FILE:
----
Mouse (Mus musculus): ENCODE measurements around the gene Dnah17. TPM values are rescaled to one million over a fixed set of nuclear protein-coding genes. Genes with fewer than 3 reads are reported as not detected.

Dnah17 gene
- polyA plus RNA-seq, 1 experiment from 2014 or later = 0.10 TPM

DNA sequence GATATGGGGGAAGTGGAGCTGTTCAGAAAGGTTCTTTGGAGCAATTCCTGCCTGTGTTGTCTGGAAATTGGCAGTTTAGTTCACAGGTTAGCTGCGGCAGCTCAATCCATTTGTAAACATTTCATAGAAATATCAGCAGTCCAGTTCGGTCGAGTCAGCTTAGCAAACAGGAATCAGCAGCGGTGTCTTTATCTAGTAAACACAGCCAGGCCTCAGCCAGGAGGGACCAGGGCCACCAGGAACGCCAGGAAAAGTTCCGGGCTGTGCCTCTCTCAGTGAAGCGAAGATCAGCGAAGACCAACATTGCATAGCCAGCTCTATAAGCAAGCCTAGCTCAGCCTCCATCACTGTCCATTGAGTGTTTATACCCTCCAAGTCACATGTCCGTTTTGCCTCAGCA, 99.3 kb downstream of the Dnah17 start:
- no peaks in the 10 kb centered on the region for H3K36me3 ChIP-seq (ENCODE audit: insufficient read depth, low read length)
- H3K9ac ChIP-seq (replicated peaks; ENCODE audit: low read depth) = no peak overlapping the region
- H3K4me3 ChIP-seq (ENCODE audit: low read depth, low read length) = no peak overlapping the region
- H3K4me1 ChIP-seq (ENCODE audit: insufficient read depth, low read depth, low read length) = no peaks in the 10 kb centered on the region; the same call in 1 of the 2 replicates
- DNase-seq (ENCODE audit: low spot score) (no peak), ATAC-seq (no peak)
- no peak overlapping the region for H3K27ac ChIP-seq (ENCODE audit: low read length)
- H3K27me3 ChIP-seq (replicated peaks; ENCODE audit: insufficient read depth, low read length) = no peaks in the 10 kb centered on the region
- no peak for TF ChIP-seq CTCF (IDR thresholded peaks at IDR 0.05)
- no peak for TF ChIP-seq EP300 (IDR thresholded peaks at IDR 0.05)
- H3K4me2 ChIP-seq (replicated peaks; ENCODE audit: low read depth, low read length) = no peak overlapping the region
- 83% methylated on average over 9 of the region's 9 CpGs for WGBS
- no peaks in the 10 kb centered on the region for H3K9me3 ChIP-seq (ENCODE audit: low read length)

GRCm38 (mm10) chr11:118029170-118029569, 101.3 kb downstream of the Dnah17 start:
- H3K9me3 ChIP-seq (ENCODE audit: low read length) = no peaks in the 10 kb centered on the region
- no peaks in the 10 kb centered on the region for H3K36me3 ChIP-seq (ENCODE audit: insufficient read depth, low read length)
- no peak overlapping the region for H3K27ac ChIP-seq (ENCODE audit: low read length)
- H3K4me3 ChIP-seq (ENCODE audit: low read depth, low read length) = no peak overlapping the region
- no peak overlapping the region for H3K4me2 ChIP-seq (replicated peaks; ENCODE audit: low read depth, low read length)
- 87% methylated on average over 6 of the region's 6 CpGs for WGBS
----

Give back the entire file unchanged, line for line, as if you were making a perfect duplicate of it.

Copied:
Mouse (Mus musculus): ENCODE measurements around the gene Dnah17. TPM values are rescaled to one million over a fixed set of nuclear protein-coding genes. Genes with fewer than 3 reads are reported as not detected.

Dnah17 gene
- polyA plus RNA-seq, 1 experiment from 2014 or later = 0.10 TPM

DNA sequence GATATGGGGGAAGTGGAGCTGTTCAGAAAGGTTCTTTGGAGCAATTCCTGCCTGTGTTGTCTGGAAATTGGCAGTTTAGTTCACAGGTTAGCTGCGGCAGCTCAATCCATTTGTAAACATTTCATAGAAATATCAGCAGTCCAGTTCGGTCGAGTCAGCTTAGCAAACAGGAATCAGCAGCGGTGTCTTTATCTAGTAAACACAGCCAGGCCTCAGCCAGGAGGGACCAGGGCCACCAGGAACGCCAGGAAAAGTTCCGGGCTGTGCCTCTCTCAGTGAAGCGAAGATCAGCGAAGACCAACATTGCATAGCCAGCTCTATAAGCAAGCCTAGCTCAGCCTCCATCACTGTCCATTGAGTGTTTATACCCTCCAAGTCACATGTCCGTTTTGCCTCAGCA, 99.3 kb downstream of the Dnah17 start:
- no peaks in the 10 kb centered on the region for H3K36me3 ChIP-seq (ENCODE audit: insufficient read depth, low read length)
- H3K9ac ChIP-seq (replicated peaks; ENCODE audit: low read depth) = no peak overlapping the region
- H3K4me3 ChIP-seq (ENCODE audit: low read depth, low read length) = no peak overlapping the region
- H3K4me1 ChIP-seq (ENCODE audit: insufficient read depth, low read depth, low read length) = no peaks in the 10 kb centered on the region; the same call in 1 of the 2 replicates
- DNase-seq (ENCODE audit: low spot score) (no peak), ATAC-seq (no peak)
- no peak overlapping the region for H3K27ac ChIP-seq (ENCODE audit: low read length)
- H3K27me3 ChIP-seq (replicated peaks; ENCODE audit: insufficient read depth, low read length) = no peaks in the 10 kb centered on the region
- no peak for TF ChIP-seq CTCF (IDR thresholded peaks at IDR 0.05)
- no peak for TF ChIP-seq EP300 (IDR thresholded peaks at IDR 0.05)
- H3K4me2 ChIP-seq (replicated peaks; ENCODE audit: low read depth, low read length) = no peak overlapping the region
- 83% methylated on average over 9 of the region's 9 CpGs for WGBS
- no peaks in the 10 kb centered on the region for H3K9me3 ChIP-seq (ENCODE audit: low read length)

GRCm38 (mm10) chr11:118029170-118029569, 101.3 kb downstream of the Dnah17 start:
- H3K9me3 ChIP-seq (ENCODE audit: low read length) = no peaks in the 10 kb centered on the region
- no peaks in the 10 kb centered on the region for H3K36me3 ChIP-seq (ENCODE audit: insufficient read depth, low read length)
- no peak overlapping the region for H3K27ac ChIP-seq (ENCODE audit: low read length)
- H3K4me3 ChIP-seq (ENCODE audit: low read depth, low read length) = no peak overlapping the region
- no peak overlapping the region for H3K4me2 ChIP-seq (replicated peaks; ENCODE audit: low read depth, low read length)
- 87% methylated on average over 6 of the region's 6 CpGs for WGBS